The fatalities in previous Mortal Kombat games were imbued with a sense of maniacal, winking glee, while these MKX fatalities seem more like creepy, fetishistic gorelust.

    The tone is different...which isn't a bad thing, it's simply a matter of taste. It certainly doesn't detract from what is otherwise the best Mortal Kombat I've ever played. I simply prefer the more gonzo vibe of fatalities past.

    However, I will reiterate that I've barely seen the whole range of fatalities, so maybe Goro kills a guy with a deadly game of Pat-a-Cake, which gets faster and faster until he finally Miss Mary Macks the poor bastard into a puddle of goo.

    That alone would change my tune in a heartbeat.Edited 2 times. Last edited April 2015 by davidwurzel94
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  • Avatar for cldmstrsn #7 cldmstrsn 2 years ago
    In other news Star Ocean 5 people!!!!
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  • Avatar for cseraph #8 cseraph 2 years ago
    Strange tone to this review, reads more like an advert for the game than USGamer content normally does.
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  • Avatar for docexe #9 docexe 2 years ago
    @davidwurzel94 I have seen several of them in Youtube. Got to say I agree that the added level of detail from the graphics make them look way more gruesome than in previous games. There is a couple that actually made me squeamish, something that had not really happened to me with Mortal Kombat in a very long time. Whether or not that’s good or bad is in the eye of the beholder though =D.

    There seems to be a few of them that are still comedic though. One from Cassey Cage is a particular highlight in terms of black humor.
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  • Avatar for ecafzgun76 #10 ecafzgun76 2 years ago
    @cseraph It must be noted that Dawson is posting coverage of MKX over at PrimaGames.com where is a staff member. He may even be working on a Prima strategy guide for the game. If so, he should disclose this information at the top or bottom of this review.
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  • Avatar for brionfoulke91 #11 brionfoulke91 2 years ago
    @ecafzgun76 Somehow I could sense from reading this review that it should be taken with many grains of salt. Seems a little too positive for what is yet another standard Mortal Kombat game.
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  • Avatar for MHWilliams #12 MHWilliams 2 years ago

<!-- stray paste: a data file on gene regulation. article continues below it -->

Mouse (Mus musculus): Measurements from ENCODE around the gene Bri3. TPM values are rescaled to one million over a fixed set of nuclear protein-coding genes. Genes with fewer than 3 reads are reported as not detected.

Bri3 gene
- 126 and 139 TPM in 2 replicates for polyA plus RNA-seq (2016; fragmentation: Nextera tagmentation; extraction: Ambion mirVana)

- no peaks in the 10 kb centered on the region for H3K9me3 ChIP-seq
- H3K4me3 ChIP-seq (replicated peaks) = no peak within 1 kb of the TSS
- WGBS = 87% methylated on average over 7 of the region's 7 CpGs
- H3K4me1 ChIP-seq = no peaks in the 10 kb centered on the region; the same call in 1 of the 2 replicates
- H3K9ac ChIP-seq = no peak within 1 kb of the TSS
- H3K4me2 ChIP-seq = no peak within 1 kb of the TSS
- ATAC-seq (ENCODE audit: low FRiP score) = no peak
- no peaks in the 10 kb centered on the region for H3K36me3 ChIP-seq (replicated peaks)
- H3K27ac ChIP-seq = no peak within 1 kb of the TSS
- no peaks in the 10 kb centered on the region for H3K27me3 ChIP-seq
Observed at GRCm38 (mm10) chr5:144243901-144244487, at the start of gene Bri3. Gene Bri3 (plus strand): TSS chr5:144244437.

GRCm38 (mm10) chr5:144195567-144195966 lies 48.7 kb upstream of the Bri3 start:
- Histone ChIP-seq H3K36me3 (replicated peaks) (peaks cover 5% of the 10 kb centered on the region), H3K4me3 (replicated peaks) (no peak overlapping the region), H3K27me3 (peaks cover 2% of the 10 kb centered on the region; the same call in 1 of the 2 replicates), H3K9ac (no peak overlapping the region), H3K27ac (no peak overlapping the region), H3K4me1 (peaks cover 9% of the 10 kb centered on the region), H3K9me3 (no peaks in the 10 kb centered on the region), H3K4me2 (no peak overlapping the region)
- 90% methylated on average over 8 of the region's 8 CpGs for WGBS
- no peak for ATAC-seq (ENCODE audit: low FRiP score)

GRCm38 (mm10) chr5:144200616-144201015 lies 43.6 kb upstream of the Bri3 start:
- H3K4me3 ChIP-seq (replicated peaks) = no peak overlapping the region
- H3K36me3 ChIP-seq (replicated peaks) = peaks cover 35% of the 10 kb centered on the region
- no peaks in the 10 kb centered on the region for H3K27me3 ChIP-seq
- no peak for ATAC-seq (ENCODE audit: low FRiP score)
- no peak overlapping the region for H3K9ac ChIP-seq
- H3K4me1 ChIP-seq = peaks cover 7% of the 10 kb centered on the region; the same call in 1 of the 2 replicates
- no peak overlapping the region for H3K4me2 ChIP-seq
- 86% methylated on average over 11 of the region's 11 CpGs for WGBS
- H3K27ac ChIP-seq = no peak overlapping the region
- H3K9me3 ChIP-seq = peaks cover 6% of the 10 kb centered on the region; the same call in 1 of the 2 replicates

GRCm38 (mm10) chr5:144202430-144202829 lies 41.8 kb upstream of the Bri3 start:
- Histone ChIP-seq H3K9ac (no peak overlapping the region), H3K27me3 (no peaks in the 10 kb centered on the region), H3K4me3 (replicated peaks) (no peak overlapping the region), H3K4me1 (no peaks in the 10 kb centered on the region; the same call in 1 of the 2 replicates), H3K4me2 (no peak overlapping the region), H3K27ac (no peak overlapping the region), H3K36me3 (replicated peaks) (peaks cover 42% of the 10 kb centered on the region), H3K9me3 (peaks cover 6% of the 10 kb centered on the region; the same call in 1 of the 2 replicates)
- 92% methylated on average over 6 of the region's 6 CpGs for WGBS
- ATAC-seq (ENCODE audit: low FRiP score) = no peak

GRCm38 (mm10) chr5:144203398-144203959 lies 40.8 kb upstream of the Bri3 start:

@cseraph Bryan is one of the fine folks doing our Mortal Kombat guide with Bill. I was the one up to review this, but since I did not receive a review copy (picked up the game today) we asked for him to review the game in my stead. It's not an advert or advertorial, just a dude who loves him some Mortal Kombat.

    And judging from the love the game is getting around the net, it seems he is not alone. (Outside of the fatality microtransaction thing I heard about last night.)

    On the disclosure, I'll check if he's working on the official Prima Guide, if he is, I'll get the disclosure added.Edited April 2015 by MHWilliams
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  • Avatar for MHWilliams #13 MHWilliams 2 years ago
    @ecafzgun76@cseraph Yep. I checked with our people.

    1) Bryan is working on free guide content over at Prima, just like our stuff here. It's exactly like when any one of us reviews a game and handles our guides/tips stuff at the same time.
    2) No one got paid by a publisher or developer.
    3) There is no official Prima Guide for Mortal Kombat X
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  • Avatar for ecafzgun76 #14 ecafzgun76 2 years ago
    @MHWilliams Thanks for clarifying. Also, happy to see a writer from Baltimore here! Are you gonna check out MKX at Xanadu?
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  • Avatar for MHWilliams #15 MHWilliams 2 years ago
    @ecafzgun76 Near Catonsville? I've heard about it, but never been. Might have to check it out!
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  • Avatar for apoc_reg #16 apoc_reg 2 years ago
    Listening to the Bombcast the monetisation sounds realy appalling, surprised the reviews are kind of ignoring that? Certainly not giving it a well deserved down rating for it!

    Charging for characters that are in the game and other full characters as pre-order bonuses, in a fighting game, is pretty shoddy.

    Press X to not purchase at full price for me.Edited April 2015 by apoc_reg
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  • Avatar for ecafzgun76 #17 ecafzgun76 2 years ago
    @MHWilliams Yup, it's in Arbutus. It's the premier spot for fighting games in the MD/DC/VA region. The FGC there is amazing and very high level.
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  • Avatar for Fox-gamer2304 #18 Fox-gamer2304 5 months ago
    I've been dicking around with MKX over my morning coffee, so I've only seen a couple, take Liu Kang, for instance. His fatality psn plus maio 2017 merely consists of him ripping his opponent's trachea out of their throat and then. I don't know, kind of ripping their mouth out? It's not flashy, and it's rather brief, but the camera jogos gratuitos psn maio 2017 lingers on the goddamned bloody aftermath which looks JUST a little too real, this time. The fatalities in previous Mortal Kombat games were imbued with a sense of jogos plus maio 2017 maniacal, winking glee, while these MKX fatalities seem more like creepy, fetishistic gorelust.